DNR will assess this borefield development on the basis of the Nepean Sandstone volumes and all the available hydrogeological and ecological data for this Kangaloon area, and will nominate appropriate regulatory limits (such as allocation, extraction regime and monitoring requirements). This assessment occurs during the formal planning approval process.

3. What are the assumptions that underpin the conceptual hydrogeological model? For example, it was stated at the meeting that the yield figures assume there will be no system losses.
The conceptual model refers to the water cycle components and the sandstone aquifer system as it occurs in the Upper Nepean Catchment – underlying assumptions are:
All groundwater recharge is derived from rainfall
All groundwater discharge is to downstream creeks, rivers and storages as baseflow
Stockyard Swamp is the only swamp linked to the regional water table in the sandstone aquifers There is always flow in the permanent rivers and creek systems
The reader is also referred to the modelling report for detail regarding the underlying numerical model assumptions. The volumes quoted in the groundwater reports are mostly bore and borefield volumes (not yields which have a different meaning).

4. How will the 10-20% loss of baseflows in local streams be calculated into the yield?

The five main perennial streams in the borefield area assume that water is always available from these streams. Each of these (Nepean R, Doudles Folly C, Burke R, Little R, and Dudewaugh C) is each treated as river cells (ie water can move into and out of these cells) – further downstream in the gorge country the rivers are treated as drain cells (ie. water can only move out of these cells).
Loss of baseflow to groundwater is calculated in the flow budgets for each of modelling scenarios that were run. The loss is part of the total borefield volumes that are pumped. The reader is referred to Tables 10 and 11 in the modelling report for the most likely flow budgets at the end of the modelled two-year pumping cycle. These predictions will be assessed against streamflow data once gauging stations are installed.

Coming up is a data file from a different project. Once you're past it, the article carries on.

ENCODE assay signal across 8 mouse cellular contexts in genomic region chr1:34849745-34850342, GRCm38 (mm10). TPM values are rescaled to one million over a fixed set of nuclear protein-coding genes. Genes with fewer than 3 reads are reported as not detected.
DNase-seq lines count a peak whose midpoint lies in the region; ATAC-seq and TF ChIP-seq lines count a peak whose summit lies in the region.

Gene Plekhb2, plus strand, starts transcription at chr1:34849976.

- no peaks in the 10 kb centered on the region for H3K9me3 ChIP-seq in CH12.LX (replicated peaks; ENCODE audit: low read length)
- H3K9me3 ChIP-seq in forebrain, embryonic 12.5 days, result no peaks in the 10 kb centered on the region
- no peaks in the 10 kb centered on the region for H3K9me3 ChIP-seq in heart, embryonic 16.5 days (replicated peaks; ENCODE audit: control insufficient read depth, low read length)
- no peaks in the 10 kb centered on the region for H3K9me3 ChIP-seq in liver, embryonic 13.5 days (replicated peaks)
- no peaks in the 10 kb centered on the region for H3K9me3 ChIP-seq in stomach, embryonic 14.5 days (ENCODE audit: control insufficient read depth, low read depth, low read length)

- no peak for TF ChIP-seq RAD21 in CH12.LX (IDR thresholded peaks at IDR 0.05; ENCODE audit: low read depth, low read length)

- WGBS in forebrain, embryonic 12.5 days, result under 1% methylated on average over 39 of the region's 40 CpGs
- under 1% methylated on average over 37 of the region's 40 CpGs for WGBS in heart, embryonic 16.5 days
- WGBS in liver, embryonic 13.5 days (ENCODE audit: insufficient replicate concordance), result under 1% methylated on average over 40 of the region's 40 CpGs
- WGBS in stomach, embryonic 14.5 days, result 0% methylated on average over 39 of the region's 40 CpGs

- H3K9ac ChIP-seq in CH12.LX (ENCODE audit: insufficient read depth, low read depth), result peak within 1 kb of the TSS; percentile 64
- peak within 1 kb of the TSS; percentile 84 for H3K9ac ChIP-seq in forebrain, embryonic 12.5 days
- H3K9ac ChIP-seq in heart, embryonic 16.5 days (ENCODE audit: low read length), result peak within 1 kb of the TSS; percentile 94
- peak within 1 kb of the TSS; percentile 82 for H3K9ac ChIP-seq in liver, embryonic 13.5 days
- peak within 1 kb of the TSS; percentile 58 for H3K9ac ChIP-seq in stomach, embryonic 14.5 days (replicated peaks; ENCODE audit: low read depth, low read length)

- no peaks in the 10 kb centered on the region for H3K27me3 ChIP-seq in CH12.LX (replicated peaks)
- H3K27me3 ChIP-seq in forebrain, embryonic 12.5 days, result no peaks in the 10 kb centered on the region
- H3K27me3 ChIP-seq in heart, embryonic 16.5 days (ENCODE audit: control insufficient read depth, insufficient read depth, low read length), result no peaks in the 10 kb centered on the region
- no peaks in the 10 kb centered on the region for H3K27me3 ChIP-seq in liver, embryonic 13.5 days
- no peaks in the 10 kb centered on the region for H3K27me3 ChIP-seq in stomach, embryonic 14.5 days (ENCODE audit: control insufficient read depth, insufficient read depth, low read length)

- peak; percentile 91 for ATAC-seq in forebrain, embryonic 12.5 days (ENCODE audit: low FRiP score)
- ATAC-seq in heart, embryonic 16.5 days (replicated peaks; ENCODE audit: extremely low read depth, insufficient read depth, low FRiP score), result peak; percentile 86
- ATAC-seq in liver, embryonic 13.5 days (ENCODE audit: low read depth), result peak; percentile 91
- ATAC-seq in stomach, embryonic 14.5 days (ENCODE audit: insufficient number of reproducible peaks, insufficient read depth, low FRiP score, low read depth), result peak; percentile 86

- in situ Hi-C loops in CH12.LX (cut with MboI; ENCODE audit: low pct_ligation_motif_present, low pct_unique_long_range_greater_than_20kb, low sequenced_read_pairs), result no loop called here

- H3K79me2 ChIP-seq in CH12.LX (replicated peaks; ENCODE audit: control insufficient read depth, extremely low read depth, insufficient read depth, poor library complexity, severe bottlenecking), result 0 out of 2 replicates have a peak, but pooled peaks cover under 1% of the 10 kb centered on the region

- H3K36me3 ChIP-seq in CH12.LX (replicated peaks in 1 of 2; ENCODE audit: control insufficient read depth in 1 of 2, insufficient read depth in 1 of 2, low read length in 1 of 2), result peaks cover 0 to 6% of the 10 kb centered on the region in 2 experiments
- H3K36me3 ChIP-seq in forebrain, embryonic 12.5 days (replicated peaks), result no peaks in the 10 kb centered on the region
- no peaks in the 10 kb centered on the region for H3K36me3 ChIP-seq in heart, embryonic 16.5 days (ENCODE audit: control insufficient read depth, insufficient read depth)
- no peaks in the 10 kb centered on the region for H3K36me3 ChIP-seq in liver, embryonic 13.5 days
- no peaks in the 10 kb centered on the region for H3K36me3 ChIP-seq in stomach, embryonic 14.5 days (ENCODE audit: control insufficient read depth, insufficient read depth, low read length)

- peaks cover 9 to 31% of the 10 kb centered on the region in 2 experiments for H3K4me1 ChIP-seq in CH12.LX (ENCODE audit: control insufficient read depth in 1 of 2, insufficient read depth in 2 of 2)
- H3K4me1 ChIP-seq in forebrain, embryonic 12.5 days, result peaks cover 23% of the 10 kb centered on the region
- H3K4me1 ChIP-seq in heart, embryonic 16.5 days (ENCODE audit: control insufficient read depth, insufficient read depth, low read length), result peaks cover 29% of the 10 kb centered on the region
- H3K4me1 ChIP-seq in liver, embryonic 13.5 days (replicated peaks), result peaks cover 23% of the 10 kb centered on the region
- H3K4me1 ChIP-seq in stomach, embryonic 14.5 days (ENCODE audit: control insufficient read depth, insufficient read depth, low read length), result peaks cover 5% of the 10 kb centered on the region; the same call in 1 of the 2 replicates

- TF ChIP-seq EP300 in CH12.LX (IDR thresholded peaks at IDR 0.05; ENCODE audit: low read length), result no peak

5. The report (p20) indicates that baseflow losses in local streams and swamps will be relatively small compared with creek flows under drought. Given that the pumping will occur during drought, won’t any stream losses have even more impact?

The rate of leakage from streams to groundwater is the same irrespective of whether average or drought conditions prevail. However it is true that baseflows from higher in the catchment will reduce with progression from drought to severe drought. The percentage of losses to groundwater will be slightly larger given the reduced baseflows but the losses are still considered small given the expected ongoing baseflows in each of the streams (to be monitored and assessed)

6. Have the major areas of discharge been identified and mapped, if not how can the impact be assessed?
The major areas of discharge are known – the modelling suggests that 23 ML/d of the total 37 ML/day inflows and outflows to the groundwater system discharges to incised rivers in the gorge country to the north. The exact location of these discharge areas is not known (and is not considered to be a major issue) as under borefield pumping, the modelling suggests these discharge volumes do not change. It would be impossible to map all discharge areas, however a representative area may be possible to identify and monitor.